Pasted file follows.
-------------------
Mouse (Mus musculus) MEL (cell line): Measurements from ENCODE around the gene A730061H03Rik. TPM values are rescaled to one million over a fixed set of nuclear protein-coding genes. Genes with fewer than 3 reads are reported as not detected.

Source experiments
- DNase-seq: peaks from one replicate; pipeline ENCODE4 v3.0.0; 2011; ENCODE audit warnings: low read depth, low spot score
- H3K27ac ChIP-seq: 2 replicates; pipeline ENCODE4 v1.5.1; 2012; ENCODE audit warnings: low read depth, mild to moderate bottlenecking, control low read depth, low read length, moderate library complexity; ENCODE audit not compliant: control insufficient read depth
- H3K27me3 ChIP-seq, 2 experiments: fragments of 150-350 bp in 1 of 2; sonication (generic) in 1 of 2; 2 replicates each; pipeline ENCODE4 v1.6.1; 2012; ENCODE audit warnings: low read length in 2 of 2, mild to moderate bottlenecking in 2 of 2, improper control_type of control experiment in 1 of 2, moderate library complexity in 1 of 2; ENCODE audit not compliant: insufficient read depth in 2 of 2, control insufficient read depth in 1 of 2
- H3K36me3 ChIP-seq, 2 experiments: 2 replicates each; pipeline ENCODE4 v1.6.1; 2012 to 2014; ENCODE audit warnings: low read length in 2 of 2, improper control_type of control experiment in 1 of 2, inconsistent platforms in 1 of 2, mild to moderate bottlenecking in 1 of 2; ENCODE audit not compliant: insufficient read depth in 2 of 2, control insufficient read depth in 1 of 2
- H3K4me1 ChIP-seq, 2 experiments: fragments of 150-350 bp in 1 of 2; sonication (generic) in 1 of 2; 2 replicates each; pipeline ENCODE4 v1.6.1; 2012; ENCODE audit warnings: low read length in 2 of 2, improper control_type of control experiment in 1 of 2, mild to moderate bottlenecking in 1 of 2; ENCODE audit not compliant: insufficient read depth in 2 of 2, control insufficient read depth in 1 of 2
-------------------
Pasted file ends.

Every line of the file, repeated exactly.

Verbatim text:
Mouse (Mus musculus) MEL (cell line): Measurements from ENCODE around the gene A730061H03Rik. TPM values are rescaled to one million over a fixed set of nuclear protein-coding genes. Genes with fewer than 3 reads are reported as not detected.

Source experiments
- DNase-seq: peaks from one replicate; pipeline ENCODE4 v3.0.0; 2011; ENCODE audit warnings: low read depth, low spot score
- H3K27ac ChIP-seq: 2 replicates; pipeline ENCODE4 v1.5.1; 2012; ENCODE audit warnings: low read depth, mild to moderate bottlenecking, control low read depth, low read length, moderate library complexity; ENCODE audit not compliant: control insufficient read depth
- H3K27me3 ChIP-seq, 2 experiments: fragments of 150-350 bp in 1 of 2; sonication (generic) in 1 of 2; 2 replicates each; pipeline ENCODE4 v1.6.1; 2012; ENCODE audit warnings: low read length in 2 of 2, mild to moderate bottlenecking in 2 of 2, improper control_type of control experiment in 1 of 2, moderate library complexity in 1 of 2; ENCODE audit not compliant: insufficient read depth in 2 of 2, control insufficient read depth in 1 of 2
- H3K36me3 ChIP-seq, 2 experiments: 2 replicates each; pipeline ENCODE4 v1.6.1; 2012 to 2014; ENCODE audit warnings: low read length in 2 of 2, improper control_type of control experiment in 1 of 2, inconsistent platforms in 1 of 2, mild to moderate bottlenecking in 1 of 2; ENCODE audit not compliant: insufficient read depth in 2 of 2, control insufficient read depth in 1 of 2
- H3K4me1 ChIP-seq, 2 experiments: fragments of 150-350 bp in 1 of 2; sonication (generic) in 1 of 2; 2 replicates each; pipeline ENCODE4 v1.6.1; 2012; ENCODE audit warnings: low read length in 2 of 2, improper control_type of control experiment in 1 of 2, mild to moderate bottlenecking in 1 of 2; ENCODE audit not compliant: insufficient read depth in 2 of 2, control insufficient read depth in 1 of 2